Costs Depend on Program Type: The three basic program types are explained below. If you are not certain of the program type, please refer to the program's web page where this information is listed.
Type 1: Exchange Programs
Exchange programs are what they sound like: a Purdue student goes to a partner university and in exchange, a student from that university is able to study at Purdue. Purdue students pay their regular tuition (in-state students pay in-state tuition and non-residents pay out-of-state tuition). The only additional cost paid to Purdue would be a charge for the required emergency medical coverage. This means that
the most cost-effective study abroad option for an in-state student is probably an exchange program;
the financial aid that you receive while studying in West Lafayette will probably apply to your tuition and fees for the terms you study overseas;
most scholarships or fee remissions will cover the education costs of exchange programs; State Student Assistance Commission of Indiana scholarships (Higher Education, Core 40, Honors, 21st-century), staff-dependent remissions, or CDV benefits can be used to cover tuition for exchange programs.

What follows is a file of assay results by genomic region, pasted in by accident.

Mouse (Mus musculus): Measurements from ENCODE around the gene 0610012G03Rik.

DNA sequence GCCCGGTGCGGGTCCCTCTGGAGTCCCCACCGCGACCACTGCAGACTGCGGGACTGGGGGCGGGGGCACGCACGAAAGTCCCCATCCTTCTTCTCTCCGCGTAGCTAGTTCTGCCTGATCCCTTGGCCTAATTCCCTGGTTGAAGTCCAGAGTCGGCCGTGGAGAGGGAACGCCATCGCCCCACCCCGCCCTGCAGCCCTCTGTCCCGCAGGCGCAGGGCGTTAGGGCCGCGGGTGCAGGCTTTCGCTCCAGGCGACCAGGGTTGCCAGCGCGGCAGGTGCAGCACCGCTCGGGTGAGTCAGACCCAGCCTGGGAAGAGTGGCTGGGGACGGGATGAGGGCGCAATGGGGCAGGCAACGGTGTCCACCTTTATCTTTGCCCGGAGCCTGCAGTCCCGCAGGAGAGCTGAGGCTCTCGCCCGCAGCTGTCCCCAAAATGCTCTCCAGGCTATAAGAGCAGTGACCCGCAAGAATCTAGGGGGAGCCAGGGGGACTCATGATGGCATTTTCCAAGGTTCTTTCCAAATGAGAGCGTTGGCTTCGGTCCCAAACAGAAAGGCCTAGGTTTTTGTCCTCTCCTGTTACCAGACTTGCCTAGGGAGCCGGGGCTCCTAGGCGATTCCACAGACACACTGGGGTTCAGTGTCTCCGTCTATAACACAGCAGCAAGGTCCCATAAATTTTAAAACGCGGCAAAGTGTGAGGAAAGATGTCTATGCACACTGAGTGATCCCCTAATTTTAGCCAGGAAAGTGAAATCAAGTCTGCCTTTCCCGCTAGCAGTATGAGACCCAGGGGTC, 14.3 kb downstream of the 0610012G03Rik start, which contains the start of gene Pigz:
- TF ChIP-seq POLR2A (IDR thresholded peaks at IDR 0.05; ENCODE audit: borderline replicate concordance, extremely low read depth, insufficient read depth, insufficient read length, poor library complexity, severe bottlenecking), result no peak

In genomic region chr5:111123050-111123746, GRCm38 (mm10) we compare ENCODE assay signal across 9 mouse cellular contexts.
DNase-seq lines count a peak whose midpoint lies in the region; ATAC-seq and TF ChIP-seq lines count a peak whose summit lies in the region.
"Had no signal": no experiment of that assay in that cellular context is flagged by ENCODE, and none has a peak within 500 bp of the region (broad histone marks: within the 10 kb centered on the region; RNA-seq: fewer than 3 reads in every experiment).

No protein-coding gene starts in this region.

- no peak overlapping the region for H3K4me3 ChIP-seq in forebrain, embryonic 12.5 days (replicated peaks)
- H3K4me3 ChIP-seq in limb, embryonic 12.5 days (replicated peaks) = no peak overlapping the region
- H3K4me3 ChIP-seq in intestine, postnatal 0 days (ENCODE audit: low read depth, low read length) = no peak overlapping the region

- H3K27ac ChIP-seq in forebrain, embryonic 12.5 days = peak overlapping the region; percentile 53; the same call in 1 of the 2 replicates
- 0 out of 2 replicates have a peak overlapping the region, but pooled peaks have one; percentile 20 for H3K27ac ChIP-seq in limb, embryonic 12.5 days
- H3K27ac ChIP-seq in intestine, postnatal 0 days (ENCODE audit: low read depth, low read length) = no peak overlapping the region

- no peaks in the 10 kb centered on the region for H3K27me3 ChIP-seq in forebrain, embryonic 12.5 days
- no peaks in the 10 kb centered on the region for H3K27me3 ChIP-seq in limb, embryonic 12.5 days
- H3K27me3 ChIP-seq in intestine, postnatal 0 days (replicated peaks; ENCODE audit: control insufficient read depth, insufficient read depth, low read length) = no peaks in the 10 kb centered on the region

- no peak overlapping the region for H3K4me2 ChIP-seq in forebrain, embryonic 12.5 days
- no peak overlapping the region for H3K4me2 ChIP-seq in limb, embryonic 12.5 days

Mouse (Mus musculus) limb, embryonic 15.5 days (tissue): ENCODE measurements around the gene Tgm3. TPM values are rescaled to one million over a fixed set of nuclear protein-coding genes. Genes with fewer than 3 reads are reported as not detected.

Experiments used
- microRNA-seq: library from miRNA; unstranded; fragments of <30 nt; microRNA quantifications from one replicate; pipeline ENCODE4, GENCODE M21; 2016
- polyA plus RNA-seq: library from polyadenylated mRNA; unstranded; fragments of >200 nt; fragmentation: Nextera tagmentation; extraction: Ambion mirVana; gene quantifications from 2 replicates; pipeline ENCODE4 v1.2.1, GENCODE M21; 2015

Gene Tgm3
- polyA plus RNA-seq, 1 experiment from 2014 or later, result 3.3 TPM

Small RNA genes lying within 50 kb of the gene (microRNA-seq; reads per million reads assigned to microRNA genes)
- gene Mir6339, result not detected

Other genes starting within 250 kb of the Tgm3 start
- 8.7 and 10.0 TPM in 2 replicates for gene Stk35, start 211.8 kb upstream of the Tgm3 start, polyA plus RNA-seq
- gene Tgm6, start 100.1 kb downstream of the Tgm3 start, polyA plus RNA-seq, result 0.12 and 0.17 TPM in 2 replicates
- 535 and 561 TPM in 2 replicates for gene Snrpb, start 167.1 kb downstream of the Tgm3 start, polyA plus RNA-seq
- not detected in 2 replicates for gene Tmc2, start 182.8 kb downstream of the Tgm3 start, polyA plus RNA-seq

The Study Abroad Office staff is not responsible for providing detailed information about your financial aid. Students must meet with representatives in the Division of Financial Aid to get accurate information about their aid for the term they will be overseas.
Click here to list exchange programs.
Type 2: Co-Sponsored and Direct-Enroll Programs
Co-sponsored programs are designed and administered by outside organizations, usually non-profit agencies. Examples include Arcadia, CIEE, IES, IFSA, and DIS. Students participating in co-sponsored programs pay program fees directly to the organization plus a study abroad fee (not tuition) to Purdue. Program fees do not depend on Indiana residency status. They are usually higher than in-state tuition + room and board, but lower than out-of-state tuition + room and board. This means that
for out-of-state students, co-sponsored programs are usually about the same cost as staying on campus, or sometimes even less;